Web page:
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Get Rid of Him!

Another update from the Jungle….
image024Doug is getting close to retirement age after a long, not very distinguished, career. He’s still the consummate professional but it’s obvious that all is not well with him. He is out sick at least one day a week and he doesn’t do much work on the days he is in the office.

Doug’s problems are becoming a headache for Suzy, the HR manager. Suzy likes Doug; he’s always polite and respectful which is not true of his pushy boss. The pushy boss has ordered her to find a reason to fire Doug. Suzy privately thinks the pushy boss wants to make his budget look better by dumping Doug for a less experienced and lower salaried employee.

Suzy begins discrete inquiries of Doug’s behavior and job performance. His friends tell Suzy that Doug suffers from anxiety
attacks and depression. Doug’s anxiety attacks worsened when he was moved into an office on the 15th floor with a wall of windows. Doug has a fear of heights.

Doug’s also having trouble remembering things. Yesterday, Suzy overheard a junior team member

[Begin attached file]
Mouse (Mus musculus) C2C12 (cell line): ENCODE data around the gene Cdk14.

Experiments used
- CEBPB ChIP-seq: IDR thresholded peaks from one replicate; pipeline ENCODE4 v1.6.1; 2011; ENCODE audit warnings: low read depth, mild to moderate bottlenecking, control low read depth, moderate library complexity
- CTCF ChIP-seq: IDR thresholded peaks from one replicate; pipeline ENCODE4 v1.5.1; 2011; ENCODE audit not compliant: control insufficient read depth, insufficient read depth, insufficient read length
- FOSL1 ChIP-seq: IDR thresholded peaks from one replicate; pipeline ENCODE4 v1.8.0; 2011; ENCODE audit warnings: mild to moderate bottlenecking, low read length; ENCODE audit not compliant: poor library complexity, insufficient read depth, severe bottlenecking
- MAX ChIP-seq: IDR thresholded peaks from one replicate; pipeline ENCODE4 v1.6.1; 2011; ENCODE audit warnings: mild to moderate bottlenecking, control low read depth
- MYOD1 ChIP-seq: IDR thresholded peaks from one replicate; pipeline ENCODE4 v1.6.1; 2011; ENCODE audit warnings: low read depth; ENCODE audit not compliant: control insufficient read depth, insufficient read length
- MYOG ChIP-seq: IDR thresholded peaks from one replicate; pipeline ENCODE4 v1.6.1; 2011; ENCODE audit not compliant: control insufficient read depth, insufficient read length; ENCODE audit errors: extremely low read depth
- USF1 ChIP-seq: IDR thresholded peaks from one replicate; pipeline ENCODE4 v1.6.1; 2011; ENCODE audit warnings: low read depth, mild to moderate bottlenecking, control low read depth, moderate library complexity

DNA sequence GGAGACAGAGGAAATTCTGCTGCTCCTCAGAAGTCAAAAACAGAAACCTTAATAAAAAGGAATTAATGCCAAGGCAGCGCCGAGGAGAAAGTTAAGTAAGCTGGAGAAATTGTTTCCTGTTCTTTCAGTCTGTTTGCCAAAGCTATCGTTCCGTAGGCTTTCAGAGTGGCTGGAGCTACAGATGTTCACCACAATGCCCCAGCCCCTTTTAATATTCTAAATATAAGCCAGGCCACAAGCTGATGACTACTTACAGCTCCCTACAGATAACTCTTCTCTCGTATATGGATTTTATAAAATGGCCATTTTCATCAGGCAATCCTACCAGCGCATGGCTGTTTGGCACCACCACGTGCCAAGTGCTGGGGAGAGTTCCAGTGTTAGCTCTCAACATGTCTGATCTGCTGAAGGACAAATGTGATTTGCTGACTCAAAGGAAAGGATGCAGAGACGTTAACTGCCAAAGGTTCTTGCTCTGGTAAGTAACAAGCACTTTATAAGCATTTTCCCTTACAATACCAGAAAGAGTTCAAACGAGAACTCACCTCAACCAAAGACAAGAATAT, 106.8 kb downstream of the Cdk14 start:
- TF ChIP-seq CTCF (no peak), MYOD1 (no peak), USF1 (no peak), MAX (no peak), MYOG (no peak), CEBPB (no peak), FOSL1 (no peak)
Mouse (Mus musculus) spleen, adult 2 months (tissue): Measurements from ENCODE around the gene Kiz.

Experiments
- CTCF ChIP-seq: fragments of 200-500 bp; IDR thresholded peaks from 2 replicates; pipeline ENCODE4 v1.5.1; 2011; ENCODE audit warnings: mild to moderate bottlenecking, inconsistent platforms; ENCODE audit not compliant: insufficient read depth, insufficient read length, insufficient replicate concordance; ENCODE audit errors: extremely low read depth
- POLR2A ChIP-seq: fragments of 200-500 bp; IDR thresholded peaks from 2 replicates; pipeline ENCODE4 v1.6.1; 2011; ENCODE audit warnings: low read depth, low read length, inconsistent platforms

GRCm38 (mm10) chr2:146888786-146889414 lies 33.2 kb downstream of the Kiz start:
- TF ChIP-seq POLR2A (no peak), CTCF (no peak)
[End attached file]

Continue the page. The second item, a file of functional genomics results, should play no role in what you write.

image025talking to Doug about a client problem. When Doug said the problem sounded familiar, his junior replied, “It ought to; it’s your client”.

Today Suzy is meeting with Doug’s boss. She suggests that Doug should be moved to an interior office but the boss says no; senior people like Doug must have a window office. Next Suzy asks for examples of Doug’s work that show he can’t do his basic job description. The boss has none. In fact, Suzy already knows the boss gave Doug a tepid, but positive, performance review.

What should Suzy do next?

  1. She can tell the pushy boss that he’s a dingbat for trying to fire an older worker who is obviously still competent and who has not received a negative performance review.
  2. She can read up on the definition of “disability” in the Americans with Disabilities Act in case Doug decides to ask for an accommodation.
  3. She can verify that the company has employment practices liability insurance because her gut instinct is that Doug’s boss is about to demonstrate the need for such coverage.

In the actual case, the older worker eventually took early retirement based on health reasons and faded away without raising any of the legal issues that were available to him. The pushy boss was promoted which allowed him to be pushy to a greater number of people simultaneously.

If your company is struggling with HR issues, Corporate Compliance Risk Advisor can help you create HR policies that are appropriate for your company’s size and then serve as a resource to your staff as the policies are implemented.